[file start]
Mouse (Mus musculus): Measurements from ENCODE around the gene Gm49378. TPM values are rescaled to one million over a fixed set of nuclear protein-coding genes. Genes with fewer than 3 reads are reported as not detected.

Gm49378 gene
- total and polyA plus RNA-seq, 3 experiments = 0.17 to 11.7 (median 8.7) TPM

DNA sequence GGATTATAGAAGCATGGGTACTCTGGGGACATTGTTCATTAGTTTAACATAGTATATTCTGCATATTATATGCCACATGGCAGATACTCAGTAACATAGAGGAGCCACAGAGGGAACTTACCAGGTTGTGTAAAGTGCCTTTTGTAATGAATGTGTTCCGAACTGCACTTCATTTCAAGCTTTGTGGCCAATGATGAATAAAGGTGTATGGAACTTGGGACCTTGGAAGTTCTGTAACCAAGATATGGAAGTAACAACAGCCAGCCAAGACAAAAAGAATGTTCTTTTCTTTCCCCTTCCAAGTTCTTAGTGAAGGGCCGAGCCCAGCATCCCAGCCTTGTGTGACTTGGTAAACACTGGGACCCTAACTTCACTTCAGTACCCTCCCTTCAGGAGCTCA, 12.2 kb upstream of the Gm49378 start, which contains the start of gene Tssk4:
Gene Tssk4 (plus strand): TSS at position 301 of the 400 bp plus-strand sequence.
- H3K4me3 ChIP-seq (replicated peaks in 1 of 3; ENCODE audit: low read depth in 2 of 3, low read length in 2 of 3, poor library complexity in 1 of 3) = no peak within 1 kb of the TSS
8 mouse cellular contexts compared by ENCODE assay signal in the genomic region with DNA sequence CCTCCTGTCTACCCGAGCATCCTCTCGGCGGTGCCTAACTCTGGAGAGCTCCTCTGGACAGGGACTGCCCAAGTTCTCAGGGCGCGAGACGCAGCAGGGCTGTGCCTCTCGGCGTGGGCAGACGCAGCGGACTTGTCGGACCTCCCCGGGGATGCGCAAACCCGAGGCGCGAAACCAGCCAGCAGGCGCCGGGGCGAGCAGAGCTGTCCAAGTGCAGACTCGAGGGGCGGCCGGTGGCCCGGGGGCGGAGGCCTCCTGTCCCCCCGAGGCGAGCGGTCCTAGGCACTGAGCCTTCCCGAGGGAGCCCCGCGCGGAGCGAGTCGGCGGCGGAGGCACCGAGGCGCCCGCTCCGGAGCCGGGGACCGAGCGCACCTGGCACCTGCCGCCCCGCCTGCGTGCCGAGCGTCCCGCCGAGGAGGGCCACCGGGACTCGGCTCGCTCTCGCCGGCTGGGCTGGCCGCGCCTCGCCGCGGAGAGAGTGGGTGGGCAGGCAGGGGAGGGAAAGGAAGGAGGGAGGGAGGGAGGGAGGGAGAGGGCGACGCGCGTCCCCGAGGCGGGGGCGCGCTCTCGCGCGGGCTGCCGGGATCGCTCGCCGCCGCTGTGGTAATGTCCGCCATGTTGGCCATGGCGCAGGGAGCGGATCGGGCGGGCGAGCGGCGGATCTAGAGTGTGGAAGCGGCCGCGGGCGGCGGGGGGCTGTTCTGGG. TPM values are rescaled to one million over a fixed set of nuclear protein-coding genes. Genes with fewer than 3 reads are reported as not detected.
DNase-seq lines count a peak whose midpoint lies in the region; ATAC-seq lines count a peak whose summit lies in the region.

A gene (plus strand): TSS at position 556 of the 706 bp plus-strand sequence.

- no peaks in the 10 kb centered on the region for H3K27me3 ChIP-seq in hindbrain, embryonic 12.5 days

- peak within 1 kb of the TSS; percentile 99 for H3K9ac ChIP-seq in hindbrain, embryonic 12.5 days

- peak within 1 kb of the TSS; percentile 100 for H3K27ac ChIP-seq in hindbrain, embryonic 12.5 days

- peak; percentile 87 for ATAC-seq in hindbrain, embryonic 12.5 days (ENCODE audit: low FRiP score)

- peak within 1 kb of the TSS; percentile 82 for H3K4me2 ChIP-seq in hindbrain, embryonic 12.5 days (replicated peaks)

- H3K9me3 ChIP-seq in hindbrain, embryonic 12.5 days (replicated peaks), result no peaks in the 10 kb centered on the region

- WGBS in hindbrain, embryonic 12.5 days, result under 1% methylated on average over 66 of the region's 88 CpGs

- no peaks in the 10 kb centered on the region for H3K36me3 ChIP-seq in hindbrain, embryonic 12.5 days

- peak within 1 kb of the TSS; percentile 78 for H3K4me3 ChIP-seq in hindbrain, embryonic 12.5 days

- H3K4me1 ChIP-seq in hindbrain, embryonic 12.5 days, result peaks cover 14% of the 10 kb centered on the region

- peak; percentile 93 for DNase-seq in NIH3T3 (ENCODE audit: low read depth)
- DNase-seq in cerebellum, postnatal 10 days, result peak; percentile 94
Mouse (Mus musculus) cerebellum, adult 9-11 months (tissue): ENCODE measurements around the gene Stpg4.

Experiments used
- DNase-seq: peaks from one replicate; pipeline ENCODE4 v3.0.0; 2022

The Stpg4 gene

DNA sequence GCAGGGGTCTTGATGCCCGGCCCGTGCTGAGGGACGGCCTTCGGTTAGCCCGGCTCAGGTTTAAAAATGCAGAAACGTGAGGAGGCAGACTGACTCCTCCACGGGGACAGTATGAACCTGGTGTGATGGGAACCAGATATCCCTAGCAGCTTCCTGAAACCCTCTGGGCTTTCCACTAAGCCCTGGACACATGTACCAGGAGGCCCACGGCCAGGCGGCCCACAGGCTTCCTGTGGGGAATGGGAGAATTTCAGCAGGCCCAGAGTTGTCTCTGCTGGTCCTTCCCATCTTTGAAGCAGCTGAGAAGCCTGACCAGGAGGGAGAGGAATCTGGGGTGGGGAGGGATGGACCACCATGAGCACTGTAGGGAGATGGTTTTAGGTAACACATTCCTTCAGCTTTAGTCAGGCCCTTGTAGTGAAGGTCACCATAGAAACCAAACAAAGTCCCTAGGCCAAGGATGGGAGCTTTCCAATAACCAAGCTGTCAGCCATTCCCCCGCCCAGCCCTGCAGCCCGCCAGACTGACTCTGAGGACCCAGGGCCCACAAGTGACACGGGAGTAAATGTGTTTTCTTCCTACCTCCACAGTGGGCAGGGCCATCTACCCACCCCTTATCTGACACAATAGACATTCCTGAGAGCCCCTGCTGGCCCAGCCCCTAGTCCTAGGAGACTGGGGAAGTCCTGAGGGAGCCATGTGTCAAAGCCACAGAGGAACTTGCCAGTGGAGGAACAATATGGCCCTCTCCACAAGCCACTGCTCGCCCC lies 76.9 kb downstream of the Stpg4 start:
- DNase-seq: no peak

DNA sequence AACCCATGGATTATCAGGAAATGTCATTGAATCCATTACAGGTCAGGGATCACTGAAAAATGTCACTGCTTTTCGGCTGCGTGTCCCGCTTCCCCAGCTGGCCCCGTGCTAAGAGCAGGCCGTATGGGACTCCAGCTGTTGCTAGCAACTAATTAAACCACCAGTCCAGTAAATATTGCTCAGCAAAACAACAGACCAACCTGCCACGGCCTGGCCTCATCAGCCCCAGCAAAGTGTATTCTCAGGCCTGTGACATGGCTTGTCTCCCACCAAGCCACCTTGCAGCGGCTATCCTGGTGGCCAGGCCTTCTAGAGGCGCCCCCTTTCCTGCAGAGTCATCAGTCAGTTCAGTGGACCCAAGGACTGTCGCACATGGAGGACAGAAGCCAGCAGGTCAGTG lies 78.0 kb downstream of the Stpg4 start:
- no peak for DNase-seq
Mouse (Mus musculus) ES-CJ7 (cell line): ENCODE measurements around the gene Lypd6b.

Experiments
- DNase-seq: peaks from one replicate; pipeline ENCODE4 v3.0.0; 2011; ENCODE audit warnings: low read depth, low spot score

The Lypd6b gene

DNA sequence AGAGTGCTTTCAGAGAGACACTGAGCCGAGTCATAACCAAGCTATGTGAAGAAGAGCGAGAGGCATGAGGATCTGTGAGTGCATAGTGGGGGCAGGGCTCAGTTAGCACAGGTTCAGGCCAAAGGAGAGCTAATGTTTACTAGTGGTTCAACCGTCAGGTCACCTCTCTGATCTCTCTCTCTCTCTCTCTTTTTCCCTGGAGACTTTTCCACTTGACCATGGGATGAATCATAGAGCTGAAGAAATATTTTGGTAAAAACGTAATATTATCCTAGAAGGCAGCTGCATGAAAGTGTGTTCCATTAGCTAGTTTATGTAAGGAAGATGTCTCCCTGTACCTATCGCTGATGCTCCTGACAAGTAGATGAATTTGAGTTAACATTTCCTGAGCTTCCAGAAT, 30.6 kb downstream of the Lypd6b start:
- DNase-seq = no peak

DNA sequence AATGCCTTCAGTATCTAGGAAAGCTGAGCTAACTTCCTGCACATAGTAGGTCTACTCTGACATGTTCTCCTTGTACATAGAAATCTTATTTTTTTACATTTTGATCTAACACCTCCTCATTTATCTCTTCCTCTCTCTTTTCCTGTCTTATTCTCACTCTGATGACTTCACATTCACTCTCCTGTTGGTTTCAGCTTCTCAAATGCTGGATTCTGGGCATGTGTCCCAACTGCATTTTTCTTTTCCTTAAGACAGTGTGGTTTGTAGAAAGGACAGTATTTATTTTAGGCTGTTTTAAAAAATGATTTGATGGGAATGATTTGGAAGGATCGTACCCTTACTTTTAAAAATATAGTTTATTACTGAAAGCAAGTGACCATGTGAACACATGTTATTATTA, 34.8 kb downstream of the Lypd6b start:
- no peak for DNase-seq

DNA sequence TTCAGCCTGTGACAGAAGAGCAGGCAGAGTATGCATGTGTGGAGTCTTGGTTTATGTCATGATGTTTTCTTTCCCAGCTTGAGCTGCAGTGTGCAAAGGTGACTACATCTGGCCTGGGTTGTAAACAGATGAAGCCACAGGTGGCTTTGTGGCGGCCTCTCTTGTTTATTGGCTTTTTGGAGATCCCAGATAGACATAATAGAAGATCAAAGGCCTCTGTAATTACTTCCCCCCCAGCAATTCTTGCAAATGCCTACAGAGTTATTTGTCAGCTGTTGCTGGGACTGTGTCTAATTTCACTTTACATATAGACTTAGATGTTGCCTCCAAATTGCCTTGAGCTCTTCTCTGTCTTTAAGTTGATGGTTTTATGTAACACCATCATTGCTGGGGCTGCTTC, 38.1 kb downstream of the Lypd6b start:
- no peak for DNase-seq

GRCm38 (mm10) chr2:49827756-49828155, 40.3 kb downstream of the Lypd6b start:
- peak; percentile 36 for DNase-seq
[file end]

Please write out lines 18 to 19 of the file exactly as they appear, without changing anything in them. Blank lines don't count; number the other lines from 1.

- peak within 1 kb of the TSS; percentile 78 for H3K4me3 ChIP-seq in hindbrain, embryonic 12.5 days

- H3K4me1 ChIP-seq in hindbrain, embryonic 12.5 days, result peaks cover 14% of the 10 kb centered on the region